Most couples have cute little endearing pet names for each other. Sweetie. Honey. Schmoopy-Boopy-Snuggie-Woogems.
My husband also has an endearing name for me. He calls me “Two Sips.” This comes from my tendency to make myself a cup of coffee, take two sips, and then absentmindedly leave the cup somewhere in the house.
“Hey Two Sips,” he would say, entering the kitchen with an armful of old coffee mugs. “I collected your stash.”
I would glower at him, snatch the cups, and then surreptitiously check to see if any of them were still drinkable.
“You know,” I replied one day, dumping the new collection of cups in the sink. “For every half-filled cup of coffee I leave around the house, you match me in shoes.”
“I don’t know what you’re talking about,” he said. “By the way, have you seen my boots?”
“They’re in the dining room,” I sighed.
The next morning was a repeat of the first.
“Hey Two Sips, here are your coffee cups,” he said handing me a stack. “Have you seen my black sneakers?”
“They’re in the office.”
“And my brown shoes?” he asked.
“In the family room.”
Things went along like this for a while. My cups were on top of tables and next to couches. His shoes were under tables and next to chairs. He collected my cups and dumped them in the sink. I collected his shoes and dumped them in the closet. It was the perfect co-dependant, co-slob relationship. Then one day, our worlds collided. In one of my momentary fits of cleanliness, I walked around the house and collected all of my unfinished coffee cups myself. But as I headed back to the kitchen, the dog got under my feet and I went sprawling, hurling cold coffee across the floor. Unfortunately, one of my husband’s lost pair of shoes was tucked under the dining room table, and as the coffee went flying, it made a direct hit with my husband’s shoes - on his shoes, and, sadly, in his shoes. They were in fact, no longer shoes. They were shoe-shaped coffee urns.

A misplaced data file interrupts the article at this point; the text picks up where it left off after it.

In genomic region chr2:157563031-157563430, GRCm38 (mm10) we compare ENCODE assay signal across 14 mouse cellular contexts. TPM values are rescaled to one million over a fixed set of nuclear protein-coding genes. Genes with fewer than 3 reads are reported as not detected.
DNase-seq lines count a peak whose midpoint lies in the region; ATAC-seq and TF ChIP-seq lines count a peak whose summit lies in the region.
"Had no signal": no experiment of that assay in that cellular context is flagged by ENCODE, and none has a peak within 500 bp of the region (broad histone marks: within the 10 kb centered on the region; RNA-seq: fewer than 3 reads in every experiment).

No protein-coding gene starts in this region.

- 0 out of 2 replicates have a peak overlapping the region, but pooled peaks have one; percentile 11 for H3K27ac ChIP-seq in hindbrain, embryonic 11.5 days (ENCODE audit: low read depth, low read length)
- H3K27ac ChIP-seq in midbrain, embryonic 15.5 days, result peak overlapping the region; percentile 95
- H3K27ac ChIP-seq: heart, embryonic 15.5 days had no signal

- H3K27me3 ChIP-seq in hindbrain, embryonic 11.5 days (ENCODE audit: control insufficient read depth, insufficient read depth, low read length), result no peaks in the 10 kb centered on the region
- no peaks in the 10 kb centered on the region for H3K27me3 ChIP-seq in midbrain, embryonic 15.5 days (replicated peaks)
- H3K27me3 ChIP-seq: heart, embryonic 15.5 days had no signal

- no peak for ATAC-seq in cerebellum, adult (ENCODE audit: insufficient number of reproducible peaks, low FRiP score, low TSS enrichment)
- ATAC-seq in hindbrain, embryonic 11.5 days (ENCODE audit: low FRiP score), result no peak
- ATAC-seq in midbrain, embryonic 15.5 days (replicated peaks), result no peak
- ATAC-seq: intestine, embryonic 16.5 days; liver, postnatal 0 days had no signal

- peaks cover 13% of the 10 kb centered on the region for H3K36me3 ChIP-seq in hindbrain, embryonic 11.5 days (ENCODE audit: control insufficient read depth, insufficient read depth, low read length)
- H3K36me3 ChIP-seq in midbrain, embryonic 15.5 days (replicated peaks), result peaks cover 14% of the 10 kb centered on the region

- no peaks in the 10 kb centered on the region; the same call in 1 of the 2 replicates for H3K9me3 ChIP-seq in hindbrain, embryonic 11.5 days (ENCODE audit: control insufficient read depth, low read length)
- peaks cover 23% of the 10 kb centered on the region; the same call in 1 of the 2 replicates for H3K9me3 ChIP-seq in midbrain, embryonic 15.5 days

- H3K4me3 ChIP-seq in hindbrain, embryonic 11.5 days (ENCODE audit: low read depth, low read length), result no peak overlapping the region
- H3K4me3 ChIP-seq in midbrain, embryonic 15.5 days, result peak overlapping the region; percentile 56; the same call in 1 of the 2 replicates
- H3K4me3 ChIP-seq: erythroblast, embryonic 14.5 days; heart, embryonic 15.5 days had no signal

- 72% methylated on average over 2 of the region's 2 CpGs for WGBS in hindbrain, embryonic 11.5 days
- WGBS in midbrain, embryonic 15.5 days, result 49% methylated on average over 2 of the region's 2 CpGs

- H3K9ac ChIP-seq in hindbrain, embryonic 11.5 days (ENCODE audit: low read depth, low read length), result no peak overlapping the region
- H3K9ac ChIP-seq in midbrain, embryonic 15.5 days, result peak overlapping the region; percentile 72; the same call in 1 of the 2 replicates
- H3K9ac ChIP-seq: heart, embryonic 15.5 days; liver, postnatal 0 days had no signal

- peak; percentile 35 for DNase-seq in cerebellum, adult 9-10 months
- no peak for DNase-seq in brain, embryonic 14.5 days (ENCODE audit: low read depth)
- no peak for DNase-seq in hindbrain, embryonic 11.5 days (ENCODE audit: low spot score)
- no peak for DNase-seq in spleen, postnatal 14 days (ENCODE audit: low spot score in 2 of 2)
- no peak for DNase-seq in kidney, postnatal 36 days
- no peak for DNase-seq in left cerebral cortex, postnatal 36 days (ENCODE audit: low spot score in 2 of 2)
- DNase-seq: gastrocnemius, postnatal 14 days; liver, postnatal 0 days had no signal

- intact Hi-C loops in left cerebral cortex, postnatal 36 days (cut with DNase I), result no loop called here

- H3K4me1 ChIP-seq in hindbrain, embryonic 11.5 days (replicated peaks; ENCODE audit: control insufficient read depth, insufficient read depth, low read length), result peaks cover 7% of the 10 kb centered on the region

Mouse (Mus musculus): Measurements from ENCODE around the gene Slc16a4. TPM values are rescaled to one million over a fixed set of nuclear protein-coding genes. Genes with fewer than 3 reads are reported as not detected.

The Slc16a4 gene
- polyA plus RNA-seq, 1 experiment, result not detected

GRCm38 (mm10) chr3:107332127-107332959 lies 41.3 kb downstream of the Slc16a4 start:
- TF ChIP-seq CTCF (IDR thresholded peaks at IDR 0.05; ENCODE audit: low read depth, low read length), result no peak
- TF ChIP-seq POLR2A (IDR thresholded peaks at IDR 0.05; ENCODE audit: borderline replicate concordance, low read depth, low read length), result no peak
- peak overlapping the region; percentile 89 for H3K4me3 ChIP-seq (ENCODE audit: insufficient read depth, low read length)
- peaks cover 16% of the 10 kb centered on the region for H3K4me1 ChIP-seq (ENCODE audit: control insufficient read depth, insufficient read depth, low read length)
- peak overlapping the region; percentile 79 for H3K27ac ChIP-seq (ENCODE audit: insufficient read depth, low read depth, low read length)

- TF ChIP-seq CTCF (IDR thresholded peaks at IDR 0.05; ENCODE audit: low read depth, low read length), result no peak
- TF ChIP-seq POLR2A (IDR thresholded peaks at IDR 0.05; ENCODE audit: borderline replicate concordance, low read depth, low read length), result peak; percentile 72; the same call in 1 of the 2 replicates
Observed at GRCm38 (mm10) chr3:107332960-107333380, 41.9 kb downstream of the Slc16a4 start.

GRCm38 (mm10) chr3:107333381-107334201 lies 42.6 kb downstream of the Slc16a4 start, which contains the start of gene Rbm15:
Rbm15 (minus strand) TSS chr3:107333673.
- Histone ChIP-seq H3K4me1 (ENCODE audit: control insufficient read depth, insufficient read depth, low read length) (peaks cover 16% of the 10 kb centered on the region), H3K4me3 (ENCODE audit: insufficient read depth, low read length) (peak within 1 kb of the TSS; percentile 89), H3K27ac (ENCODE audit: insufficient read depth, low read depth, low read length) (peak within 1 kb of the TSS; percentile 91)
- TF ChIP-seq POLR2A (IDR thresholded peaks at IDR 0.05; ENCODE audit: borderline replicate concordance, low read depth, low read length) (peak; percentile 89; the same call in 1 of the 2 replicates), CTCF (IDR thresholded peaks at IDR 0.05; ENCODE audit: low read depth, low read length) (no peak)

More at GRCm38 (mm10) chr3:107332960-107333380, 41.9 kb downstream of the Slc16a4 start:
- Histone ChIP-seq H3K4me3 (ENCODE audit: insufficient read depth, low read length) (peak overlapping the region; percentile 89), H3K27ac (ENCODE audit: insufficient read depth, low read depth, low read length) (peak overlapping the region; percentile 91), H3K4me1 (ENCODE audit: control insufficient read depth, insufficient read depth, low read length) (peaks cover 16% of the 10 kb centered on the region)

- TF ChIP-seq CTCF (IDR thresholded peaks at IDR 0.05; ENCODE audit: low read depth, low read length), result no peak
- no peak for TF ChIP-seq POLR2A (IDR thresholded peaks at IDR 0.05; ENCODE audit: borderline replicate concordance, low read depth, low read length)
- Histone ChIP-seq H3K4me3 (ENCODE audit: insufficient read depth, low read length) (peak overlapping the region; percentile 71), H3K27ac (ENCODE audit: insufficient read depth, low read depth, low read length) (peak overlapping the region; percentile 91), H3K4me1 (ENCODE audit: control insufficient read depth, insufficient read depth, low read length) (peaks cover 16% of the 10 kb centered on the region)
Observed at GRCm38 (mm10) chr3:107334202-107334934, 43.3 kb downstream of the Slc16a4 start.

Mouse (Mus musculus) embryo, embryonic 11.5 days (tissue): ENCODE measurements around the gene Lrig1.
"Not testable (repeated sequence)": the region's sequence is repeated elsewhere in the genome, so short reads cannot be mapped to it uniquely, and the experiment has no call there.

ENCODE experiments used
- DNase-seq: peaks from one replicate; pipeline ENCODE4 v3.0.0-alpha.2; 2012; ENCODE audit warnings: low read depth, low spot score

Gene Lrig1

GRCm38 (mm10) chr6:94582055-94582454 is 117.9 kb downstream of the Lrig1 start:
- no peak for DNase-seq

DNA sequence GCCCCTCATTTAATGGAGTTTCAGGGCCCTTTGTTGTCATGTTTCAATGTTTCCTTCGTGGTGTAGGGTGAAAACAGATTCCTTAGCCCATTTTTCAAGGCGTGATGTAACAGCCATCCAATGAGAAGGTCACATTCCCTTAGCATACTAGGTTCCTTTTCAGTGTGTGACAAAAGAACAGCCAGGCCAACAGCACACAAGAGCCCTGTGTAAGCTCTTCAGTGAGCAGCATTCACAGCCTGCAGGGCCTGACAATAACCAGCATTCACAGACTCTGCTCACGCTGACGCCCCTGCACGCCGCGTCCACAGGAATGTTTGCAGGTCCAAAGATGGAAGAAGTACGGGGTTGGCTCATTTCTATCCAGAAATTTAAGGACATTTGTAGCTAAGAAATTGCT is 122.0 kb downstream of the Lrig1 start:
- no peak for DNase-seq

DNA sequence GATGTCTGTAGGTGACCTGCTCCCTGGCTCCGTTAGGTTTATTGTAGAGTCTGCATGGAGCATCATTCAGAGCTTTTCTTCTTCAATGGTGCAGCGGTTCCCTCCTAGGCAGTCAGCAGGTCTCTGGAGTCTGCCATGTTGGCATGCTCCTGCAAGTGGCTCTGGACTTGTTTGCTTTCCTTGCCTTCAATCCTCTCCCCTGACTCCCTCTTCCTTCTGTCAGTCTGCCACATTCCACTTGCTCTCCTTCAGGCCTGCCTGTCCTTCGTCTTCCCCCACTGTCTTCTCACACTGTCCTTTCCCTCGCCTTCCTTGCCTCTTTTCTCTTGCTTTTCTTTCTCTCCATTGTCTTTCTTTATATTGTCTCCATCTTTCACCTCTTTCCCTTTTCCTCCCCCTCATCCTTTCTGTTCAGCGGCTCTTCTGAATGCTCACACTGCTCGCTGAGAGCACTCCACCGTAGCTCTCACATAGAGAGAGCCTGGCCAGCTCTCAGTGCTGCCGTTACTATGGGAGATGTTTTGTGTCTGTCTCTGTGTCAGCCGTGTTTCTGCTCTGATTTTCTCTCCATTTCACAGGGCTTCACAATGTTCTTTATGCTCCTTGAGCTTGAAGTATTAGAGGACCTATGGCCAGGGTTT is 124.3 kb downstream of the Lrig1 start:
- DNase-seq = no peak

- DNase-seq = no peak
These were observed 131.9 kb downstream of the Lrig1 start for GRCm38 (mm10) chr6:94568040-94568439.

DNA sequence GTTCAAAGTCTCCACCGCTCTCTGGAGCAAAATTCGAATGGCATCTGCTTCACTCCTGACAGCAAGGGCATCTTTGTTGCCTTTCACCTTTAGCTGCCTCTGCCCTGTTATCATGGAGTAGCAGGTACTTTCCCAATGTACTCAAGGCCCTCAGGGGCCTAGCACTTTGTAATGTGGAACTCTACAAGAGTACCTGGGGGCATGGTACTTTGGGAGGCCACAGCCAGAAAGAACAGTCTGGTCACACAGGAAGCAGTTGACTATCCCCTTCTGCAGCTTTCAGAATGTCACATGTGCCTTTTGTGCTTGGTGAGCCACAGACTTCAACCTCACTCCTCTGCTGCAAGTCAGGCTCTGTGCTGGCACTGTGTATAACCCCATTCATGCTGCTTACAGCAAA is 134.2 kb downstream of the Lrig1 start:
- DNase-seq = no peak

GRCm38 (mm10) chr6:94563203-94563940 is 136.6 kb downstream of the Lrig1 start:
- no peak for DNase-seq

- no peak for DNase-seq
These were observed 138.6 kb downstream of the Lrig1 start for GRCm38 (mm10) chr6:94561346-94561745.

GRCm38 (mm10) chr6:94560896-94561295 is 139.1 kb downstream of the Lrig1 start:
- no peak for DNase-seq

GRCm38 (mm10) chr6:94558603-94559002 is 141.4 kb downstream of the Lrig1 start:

While the dog took care of cleaning up most of the mess, I rescued my husband’s shoes and tried to figure out how to get them de-coffeefied. I toweled off the coffee, blotted up the liquid inside the shoe, and then shined them up with a buffing cloth. Then I blow dried the inside of his shoes until they were dry and even somewhat fluffy. As I stood back and admired my work, I thought that they actually looked better than before and my husband probably wouldn’t even notice that the shoes had been harmed in any way.
Especially if I didn’t tell him where they were.
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